Category: Updates

Replyable 2.2.7 is available

Hi Again,

Sorry for the bug which were introduced in Replyable 2.2.6. All is well again, and an upgrade to 2.2.7 (available now in your WordPress dashboard) will fix any issues related to missing comment notifications.


Author-comments bug in Replyable 2.2.6

Hey Folks,

We’ve been alerted to a bug in the recently-released Replyable 2.2.6. We are addressing it now and hope to have a fix out today or tomorrow.

The issue is that authors, in some cases, may not receive notifications of new comments on posts which they have written.

We will post here again when the update has been released. In the meantime, it’s perfectly fine to roll back to 2.2.5, if you would like.

Let users subscribe to replies-only in Replyable 2.2

The newest version of Replyable is available now and brings with it a few new modes for powering comment subscriptions.

How Replyable has always handled active conversations

By default Replyable uses two systems to make sure nobody gets too much email.

First, it judges if a comment is worthy by performing length, relevance, and reading level. Those that don’t make the cut won’t be sent to subscribers.

Second, Replyable is smart about how much email it is sending. If a post gets too chatty it will either pause subscriptions (in the free version) or switch to a daily digest mode (on paying plans) that sends only 1 email every 24 hours with all new comment activity.*

This system works great for small and mid-sized sites but what if you are subscribed to 15 active conversations on the same site? That means on a good day you’re still going to get 15 emails from Replyable. Eh. Not so good on large sites.

* When one of these modes is active direct replies are still sent immediately to the person being replied to. Nifty.

Switch things up and send replies only

New in Replyable 2.2 is the ability to enable replies-only mode. You’ll find it in the plugin settings. Once enabled, subscribers will receive only direct replies to their comments via email. No other chatter. No daily digests.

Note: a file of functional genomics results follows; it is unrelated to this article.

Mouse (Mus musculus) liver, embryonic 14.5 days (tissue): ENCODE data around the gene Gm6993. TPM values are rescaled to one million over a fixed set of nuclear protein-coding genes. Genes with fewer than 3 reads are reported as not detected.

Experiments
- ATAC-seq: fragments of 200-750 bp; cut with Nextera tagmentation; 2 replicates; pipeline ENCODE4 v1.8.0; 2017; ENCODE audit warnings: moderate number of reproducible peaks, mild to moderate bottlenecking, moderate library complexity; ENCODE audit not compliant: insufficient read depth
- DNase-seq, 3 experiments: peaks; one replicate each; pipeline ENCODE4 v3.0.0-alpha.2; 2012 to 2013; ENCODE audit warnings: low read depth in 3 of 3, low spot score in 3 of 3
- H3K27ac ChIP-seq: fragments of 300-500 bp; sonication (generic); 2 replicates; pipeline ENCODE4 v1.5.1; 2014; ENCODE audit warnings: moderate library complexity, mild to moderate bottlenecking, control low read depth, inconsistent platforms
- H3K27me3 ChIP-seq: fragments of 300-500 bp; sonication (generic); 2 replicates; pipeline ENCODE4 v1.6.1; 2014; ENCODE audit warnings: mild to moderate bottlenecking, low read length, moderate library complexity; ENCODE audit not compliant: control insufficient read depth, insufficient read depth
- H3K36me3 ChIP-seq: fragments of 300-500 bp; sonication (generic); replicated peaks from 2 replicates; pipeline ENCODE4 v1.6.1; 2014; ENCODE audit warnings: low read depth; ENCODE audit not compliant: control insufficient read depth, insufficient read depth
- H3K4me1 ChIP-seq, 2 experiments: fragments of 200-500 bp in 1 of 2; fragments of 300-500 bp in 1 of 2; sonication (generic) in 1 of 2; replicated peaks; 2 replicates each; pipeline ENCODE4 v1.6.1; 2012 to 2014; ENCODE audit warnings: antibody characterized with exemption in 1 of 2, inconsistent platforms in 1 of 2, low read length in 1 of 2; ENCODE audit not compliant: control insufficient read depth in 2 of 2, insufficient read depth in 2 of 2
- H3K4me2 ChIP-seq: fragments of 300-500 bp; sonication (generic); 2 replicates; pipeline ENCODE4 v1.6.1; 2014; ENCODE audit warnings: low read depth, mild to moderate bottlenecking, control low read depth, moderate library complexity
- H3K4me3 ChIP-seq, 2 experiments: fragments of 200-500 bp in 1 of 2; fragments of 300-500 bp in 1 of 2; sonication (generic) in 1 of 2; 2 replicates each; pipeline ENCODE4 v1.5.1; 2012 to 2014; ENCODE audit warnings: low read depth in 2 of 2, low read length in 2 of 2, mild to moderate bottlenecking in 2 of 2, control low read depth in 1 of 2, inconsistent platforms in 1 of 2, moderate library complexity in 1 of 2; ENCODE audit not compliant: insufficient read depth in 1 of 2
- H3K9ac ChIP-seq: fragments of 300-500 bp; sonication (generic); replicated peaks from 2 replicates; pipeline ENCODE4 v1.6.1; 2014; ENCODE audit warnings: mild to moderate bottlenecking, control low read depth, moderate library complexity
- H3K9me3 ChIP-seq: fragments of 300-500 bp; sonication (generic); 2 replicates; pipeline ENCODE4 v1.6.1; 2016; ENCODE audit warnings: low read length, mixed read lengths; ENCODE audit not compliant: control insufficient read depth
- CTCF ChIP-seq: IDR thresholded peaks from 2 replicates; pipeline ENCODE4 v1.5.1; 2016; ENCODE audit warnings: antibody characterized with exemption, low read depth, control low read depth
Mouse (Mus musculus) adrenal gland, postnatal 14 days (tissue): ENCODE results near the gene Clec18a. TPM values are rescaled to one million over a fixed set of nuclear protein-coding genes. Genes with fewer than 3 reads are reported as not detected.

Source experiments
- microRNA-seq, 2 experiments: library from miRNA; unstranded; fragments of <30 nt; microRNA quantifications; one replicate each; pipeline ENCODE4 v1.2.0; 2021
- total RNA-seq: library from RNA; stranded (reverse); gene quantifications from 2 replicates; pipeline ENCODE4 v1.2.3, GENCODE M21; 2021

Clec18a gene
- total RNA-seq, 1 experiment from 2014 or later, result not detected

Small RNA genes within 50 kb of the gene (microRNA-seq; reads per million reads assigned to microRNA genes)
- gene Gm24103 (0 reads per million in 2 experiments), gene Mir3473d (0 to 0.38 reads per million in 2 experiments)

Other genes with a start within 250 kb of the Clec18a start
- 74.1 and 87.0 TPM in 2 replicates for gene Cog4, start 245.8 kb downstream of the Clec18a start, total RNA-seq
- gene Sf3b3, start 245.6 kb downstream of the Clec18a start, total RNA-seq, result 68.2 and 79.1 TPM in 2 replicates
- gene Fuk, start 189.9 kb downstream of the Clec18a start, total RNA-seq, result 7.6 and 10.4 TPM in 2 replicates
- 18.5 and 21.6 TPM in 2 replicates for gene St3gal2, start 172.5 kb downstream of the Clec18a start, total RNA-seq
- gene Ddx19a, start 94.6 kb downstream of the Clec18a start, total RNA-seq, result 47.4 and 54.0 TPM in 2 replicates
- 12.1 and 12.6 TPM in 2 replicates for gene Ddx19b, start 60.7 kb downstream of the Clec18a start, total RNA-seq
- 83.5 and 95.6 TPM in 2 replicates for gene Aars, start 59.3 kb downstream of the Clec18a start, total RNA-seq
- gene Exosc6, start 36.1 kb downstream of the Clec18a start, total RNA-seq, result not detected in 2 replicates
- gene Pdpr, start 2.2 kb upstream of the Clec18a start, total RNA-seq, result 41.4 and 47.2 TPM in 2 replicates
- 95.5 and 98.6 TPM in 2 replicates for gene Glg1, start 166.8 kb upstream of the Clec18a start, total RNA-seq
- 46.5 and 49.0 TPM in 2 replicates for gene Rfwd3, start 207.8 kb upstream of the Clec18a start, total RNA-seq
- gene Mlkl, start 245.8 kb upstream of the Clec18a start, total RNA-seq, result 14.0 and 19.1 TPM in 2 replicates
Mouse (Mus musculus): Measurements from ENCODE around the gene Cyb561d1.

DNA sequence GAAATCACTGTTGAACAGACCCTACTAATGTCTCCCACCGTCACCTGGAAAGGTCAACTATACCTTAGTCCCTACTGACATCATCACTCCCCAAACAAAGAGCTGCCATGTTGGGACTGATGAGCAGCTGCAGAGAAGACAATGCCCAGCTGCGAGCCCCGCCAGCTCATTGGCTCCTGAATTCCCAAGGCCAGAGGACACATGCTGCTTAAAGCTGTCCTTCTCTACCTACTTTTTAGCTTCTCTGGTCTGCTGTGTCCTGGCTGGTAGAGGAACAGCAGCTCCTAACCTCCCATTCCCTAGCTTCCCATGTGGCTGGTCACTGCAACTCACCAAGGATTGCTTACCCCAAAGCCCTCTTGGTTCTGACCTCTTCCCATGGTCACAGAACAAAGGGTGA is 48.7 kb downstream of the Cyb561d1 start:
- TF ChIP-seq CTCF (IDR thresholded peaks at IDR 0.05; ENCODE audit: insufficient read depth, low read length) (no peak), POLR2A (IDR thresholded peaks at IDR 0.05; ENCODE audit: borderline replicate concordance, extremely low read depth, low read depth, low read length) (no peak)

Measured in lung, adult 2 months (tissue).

Once enabled all legacy comment subscriptions will switch to replies-only and the tooltip on your comment form will change to let users know what’s up.

The risk of going replies-only

For most small to medium sized sites we don’t think replies-only is a good fit. It has been the #1 request of larger sites though. The reason we’re cautious is because of fragmentation within the conversation.

Danny Brown says it best in a comment on our Spring Postmatic Update:

I’m not too keen on the Direct Replies Only option – for me, it’s essentially reverting blog conversations to siloed conversations, which benefits no-one. A number of times I’ve had extra conversations spring up after a comment digest has gone out shows the value of open conversations.

That is a fair word of warning, but which brought us to our next idea…

Replies-only + Daily Digest mode!

As a kind of middle ground between replies-only mode and the default behavior we’ve made it possible to send direct replies to comment subscribers, but also keep them in the loop at the end of the day with everything else they missed in the conversation. We’ll probably make a tidy checkbox to enable this in the future, but for now all you need to do is set the trigger for Comment Digests to 1. That will do the trick.

By setting Comment digests to 1 you can send replies-only but also deliver a daily digest of new comment activity to each subscriber.

We hope these three possibilities let you find a comment subscription setup that works for your community. As always, reach out if you need any help, ideas, or have an idea for a feature.

Switch to native WordPress comments, without letting down your Disqus users

Have  you recently migrated from Disqus to native WordPress Comments? Cool. We’re glad to have you back.

One feature your commenters probably liked best about Disqus was that they could comment easily on your site without having to fill out their name, email, and website. Disqus let’s users sign in using their social profiles from places like Twitter, Facebook, and Google. That’s pretty handy.

You can recreate that experience on your site using any number of social login/authentication plugins such as our own Postmatic Social Commenting. But. We just ran across an interesting idea that is especially nifty if you used to use Disqus.

Let users log in with their Disqus account to leave a native comment on your site

WordPress Social Login with Facebook and Disqus enabled.

WordPress Social Login is a plugin that lets users comment using their social profiles. It also now supports Disqus logins. If your commenters used to enjoy signing in using their Disqus account, they still can. But you can use native comments and still own your data. Win. It’s kind of the best of both worlds.

The featured image to this post is a recent weekend here in Vermont. Spring is a bit grumpy this year.

Say hello to our new blog – Engage

You may have noticed that last month we introduced Replyable - a simpler, more affordable version of Postmatic with a focus just on commenting. And with it comes the launch of a new blog: Engage.

In the coming months you can expect at least one post a week focused on commenting, community, and leveraging engagement to increase sales, search engine rankings, and authority in your niche.

Read more